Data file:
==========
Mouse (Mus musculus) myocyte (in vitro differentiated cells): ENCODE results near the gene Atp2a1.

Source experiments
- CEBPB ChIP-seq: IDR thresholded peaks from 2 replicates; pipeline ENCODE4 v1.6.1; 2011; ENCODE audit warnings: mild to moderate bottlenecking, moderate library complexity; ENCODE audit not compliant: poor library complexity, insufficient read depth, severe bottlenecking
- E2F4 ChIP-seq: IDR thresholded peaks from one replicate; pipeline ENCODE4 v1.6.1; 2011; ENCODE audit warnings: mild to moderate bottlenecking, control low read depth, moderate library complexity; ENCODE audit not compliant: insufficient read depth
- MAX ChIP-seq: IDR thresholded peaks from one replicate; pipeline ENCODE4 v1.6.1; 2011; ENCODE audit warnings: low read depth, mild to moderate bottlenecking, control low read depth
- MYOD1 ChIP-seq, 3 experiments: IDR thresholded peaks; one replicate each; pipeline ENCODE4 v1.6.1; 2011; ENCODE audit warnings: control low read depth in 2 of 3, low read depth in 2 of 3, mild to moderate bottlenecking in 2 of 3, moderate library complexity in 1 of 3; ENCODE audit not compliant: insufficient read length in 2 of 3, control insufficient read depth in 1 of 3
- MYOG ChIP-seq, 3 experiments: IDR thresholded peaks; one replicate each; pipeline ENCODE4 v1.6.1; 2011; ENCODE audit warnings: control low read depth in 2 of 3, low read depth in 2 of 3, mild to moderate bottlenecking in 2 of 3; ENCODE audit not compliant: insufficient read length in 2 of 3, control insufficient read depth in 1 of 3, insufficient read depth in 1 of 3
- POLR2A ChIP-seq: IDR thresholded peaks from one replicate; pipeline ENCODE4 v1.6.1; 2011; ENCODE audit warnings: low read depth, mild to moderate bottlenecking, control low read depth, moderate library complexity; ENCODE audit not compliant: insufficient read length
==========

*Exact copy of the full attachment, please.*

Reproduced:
Mouse (Mus musculus) myocyte (in vitro differentiated cells): ENCODE results near the gene Atp2a1.

Source experiments
- CEBPB ChIP-seq: IDR thresholded peaks from 2 replicates; pipeline ENCODE4 v1.6.1; 2011; ENCODE audit warnings: mild to moderate bottlenecking, moderate library complexity; ENCODE audit not compliant: poor library complexity, insufficient read depth, severe bottlenecking
- E2F4 ChIP-seq: IDR thresholded peaks from one replicate; pipeline ENCODE4 v1.6.1; 2011; ENCODE audit warnings: mild to moderate bottlenecking, control low read depth, moderate library complexity; ENCODE audit not compliant: insufficient read depth
- MAX ChIP-seq: IDR thresholded peaks from one replicate; pipeline ENCODE4 v1.6.1; 2011; ENCODE audit warnings: low read depth, mild to moderate bottlenecking, control low read depth
- MYOD1 ChIP-seq, 3 experiments: IDR thresholded peaks; one replicate each; pipeline ENCODE4 v1.6.1; 2011; ENCODE audit warnings: control low read depth in 2 of 3, low read depth in 2 of 3, mild to moderate bottlenecking in 2 of 3, moderate library complexity in 1 of 3; ENCODE audit not compliant: insufficient read length in 2 of 3, control insufficient read depth in 1 of 3
- MYOG ChIP-seq, 3 experiments: IDR thresholded peaks; one replicate each; pipeline ENCODE4 v1.6.1; 2011; ENCODE audit warnings: control low read depth in 2 of 3, low read depth in 2 of 3, mild to moderate bottlenecking in 2 of 3; ENCODE audit not compliant: insufficient read length in 2 of 3, control insufficient read depth in 1 of 3, insufficient read depth in 1 of 3
- POLR2A ChIP-seq: IDR thresholded peaks from one replicate; pipeline ENCODE4 v1.6.1; 2011; ENCODE audit warnings: low read depth, mild to moderate bottlenecking, control low read depth, moderate library complexity; ENCODE audit not compliant: insufficient read length